Reader's View: And the Taliban got its pipeline built, too

The future of the pipeline is now uncertain, as Afghanistan once again lives up to its reputation as the “graveyard of empires.”

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The war in Afghanistan has been a smashing success in transferring many billions of taxpayer dollars to arms merchants, stock market speculators, and various camp followers. Mission accomplished!

Osama bin Laden, a one-time U.S. ally and the ostensible reason for the invasion of Afghanistan, was eventually found living in Pakistan, half a mile from the headquarters of Pakistani intelligence services. What a small world.

Though considered a pariah state when in power, and recognized by only three other countries, the Taliban nonetheless met with the American energy company Unocal in Texas in 1997, for negotiations regarding a proposed pipeline across Afghanistan, as RadioFreeEurope RadioLiberty reported in March 2020. Unocal eventually dropped its pipeline plans, but its former consultant, Hamid Karzai, became president of Afghanistan in 2002, and another former Unocal consultant, Zalmay Khalilzad, became America’s special envoy to Afghanistan. It’s a small world, indeed.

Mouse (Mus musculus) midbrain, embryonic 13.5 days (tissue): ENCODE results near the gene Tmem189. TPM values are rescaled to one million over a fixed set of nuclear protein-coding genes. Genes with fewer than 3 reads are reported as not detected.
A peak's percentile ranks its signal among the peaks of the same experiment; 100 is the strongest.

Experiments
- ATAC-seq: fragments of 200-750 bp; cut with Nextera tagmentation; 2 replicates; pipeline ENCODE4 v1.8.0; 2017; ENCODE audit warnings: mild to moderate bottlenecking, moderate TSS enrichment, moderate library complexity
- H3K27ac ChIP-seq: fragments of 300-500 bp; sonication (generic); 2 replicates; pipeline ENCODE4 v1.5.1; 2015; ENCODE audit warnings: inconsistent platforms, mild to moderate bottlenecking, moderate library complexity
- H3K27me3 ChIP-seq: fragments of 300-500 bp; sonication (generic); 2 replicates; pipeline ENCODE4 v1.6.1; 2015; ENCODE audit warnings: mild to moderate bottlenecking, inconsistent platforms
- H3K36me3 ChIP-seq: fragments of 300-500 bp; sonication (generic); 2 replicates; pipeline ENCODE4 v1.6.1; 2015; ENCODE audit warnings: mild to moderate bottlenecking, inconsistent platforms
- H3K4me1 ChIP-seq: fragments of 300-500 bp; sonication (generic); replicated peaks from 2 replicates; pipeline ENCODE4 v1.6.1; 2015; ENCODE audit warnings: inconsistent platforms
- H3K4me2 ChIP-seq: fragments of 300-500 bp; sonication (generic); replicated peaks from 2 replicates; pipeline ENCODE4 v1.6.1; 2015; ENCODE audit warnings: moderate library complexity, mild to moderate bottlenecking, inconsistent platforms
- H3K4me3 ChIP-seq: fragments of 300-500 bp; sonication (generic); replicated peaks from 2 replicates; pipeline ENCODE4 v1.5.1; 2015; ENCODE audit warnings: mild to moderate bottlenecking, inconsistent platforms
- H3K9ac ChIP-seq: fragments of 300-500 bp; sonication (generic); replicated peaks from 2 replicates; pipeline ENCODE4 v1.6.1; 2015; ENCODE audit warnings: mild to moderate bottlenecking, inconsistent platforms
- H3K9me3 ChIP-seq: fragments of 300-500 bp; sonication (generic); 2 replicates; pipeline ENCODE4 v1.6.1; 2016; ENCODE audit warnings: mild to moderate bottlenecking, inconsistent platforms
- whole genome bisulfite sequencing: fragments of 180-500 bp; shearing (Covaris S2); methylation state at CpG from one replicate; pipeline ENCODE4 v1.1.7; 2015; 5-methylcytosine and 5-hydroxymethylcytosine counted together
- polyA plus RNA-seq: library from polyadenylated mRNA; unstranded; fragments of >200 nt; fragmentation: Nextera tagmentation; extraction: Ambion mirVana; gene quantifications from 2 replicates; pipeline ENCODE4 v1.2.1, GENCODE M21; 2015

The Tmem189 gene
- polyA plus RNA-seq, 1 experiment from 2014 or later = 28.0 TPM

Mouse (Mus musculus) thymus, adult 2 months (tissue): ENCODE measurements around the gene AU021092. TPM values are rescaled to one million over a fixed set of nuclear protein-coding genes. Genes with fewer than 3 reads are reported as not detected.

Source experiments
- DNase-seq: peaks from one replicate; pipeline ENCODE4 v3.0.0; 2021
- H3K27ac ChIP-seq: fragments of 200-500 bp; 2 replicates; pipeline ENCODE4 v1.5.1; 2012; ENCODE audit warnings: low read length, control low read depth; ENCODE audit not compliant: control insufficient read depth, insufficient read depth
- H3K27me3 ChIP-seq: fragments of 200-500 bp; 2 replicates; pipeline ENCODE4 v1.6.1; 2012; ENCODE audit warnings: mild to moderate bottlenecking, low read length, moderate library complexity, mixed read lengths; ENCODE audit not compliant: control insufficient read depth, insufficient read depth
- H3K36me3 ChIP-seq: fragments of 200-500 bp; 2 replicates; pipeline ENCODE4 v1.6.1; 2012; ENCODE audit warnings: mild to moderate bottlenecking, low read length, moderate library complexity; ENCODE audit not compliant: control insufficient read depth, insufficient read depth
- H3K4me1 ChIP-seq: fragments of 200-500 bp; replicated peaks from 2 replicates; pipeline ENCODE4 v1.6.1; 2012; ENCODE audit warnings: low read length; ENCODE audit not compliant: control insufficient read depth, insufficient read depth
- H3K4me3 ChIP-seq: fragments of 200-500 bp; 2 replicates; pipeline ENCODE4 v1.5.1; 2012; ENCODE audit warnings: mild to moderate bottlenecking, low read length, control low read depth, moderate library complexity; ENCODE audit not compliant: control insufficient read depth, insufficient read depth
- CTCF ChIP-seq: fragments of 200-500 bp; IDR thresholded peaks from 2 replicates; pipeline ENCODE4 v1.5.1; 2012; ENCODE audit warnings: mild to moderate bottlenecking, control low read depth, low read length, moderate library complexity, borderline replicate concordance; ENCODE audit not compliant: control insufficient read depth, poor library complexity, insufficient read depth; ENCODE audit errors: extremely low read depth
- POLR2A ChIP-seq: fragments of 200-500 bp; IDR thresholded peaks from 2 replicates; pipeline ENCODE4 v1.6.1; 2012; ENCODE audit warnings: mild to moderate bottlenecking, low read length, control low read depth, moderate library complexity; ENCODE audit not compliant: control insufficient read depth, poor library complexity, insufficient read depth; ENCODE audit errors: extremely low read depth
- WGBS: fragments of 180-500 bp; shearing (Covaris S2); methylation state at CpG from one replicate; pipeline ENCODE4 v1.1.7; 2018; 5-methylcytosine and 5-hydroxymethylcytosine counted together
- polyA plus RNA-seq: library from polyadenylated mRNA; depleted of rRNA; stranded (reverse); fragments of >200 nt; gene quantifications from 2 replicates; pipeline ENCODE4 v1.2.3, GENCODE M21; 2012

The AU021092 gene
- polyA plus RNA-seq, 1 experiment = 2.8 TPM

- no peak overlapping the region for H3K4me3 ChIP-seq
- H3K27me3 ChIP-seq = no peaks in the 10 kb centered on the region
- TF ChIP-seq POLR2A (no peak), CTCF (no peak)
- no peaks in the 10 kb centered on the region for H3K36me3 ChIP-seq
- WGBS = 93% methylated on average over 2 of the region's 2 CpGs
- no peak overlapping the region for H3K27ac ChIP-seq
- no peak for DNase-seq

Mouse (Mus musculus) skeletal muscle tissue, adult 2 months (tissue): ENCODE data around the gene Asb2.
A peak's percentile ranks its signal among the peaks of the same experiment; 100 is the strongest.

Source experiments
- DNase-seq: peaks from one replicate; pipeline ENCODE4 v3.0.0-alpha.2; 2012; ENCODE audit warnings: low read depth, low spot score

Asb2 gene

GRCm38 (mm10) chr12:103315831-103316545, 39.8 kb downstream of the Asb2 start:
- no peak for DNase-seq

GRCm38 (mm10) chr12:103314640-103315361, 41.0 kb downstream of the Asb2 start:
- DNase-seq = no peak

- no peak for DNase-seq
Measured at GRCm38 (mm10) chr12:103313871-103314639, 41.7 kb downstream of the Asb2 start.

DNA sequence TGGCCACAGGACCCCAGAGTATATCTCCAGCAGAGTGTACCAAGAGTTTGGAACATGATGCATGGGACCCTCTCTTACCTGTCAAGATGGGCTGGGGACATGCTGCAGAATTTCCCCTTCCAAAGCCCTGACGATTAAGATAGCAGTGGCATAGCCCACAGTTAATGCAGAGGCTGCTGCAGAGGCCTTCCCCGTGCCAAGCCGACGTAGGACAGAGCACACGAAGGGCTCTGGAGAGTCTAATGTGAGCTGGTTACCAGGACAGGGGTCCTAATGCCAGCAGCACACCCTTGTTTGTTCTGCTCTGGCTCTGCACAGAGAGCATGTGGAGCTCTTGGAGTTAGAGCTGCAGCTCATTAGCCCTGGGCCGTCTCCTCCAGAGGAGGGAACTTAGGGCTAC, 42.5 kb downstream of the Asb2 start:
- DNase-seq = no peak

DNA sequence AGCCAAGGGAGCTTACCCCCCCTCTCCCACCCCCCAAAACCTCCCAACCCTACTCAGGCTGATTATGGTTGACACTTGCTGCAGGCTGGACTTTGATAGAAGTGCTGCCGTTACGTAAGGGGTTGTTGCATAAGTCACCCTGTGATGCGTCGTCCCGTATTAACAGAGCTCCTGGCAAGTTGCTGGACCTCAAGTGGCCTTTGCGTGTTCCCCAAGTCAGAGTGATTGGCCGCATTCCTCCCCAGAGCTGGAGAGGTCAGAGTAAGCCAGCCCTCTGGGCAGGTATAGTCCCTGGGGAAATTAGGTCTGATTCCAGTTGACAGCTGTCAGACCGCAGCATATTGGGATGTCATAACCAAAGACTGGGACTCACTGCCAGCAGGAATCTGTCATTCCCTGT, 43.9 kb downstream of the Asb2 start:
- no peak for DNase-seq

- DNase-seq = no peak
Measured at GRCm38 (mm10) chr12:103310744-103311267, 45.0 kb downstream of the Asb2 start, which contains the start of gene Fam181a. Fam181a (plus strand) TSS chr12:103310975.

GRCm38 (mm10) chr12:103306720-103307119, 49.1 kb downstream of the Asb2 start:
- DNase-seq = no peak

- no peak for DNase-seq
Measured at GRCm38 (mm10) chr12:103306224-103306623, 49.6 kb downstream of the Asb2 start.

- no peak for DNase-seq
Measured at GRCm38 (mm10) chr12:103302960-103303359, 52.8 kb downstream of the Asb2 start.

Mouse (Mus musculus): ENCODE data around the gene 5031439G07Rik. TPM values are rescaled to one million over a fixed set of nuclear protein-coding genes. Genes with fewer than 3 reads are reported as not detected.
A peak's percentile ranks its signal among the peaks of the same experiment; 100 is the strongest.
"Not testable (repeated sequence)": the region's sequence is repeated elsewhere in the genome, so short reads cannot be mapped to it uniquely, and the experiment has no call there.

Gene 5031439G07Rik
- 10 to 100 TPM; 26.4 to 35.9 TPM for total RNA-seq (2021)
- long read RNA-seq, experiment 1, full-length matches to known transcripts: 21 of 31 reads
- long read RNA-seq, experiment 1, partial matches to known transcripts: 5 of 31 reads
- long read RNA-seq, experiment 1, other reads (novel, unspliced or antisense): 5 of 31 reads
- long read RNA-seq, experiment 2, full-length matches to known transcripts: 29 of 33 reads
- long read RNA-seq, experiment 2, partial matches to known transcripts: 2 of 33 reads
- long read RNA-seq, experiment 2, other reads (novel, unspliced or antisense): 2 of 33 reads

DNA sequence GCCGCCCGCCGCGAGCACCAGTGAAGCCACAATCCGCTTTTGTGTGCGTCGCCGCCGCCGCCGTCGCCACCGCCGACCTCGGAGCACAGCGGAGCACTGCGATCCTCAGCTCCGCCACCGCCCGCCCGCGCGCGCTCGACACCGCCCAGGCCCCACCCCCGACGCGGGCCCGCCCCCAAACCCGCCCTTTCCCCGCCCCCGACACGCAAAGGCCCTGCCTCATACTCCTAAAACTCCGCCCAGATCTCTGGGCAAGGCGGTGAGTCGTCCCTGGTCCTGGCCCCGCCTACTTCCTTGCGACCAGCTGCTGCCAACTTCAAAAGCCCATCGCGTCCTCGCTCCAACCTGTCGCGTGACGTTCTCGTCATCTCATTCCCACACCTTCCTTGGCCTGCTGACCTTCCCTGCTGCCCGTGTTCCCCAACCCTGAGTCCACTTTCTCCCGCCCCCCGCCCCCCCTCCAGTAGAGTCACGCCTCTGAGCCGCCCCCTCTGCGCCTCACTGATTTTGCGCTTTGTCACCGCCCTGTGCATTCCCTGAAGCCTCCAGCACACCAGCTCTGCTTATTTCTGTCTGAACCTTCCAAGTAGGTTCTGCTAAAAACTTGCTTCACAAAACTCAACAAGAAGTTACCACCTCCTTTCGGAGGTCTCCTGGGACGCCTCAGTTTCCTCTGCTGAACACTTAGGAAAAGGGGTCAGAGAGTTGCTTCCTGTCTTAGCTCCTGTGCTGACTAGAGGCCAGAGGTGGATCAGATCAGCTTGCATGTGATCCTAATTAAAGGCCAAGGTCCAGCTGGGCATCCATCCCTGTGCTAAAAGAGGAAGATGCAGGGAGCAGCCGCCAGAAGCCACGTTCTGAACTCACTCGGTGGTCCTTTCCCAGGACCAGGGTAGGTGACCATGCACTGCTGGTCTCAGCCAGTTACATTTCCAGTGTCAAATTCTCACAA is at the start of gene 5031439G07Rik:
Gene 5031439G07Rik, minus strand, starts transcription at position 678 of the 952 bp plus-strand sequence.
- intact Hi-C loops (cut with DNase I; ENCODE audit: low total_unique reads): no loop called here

Construction of the Afghan section of what is now known as the TAPI pipeline finally began in 2018. Though not a U.S. project, it was strongly supported by the U.S. because of its potential to export energy to western markets without passing through hostile countries. The future of the pipeline is now uncertain, as Afghanistan once again lives up to its reputation as the “graveyard of empires.”

When will they ever learn?


David A. Sorensen


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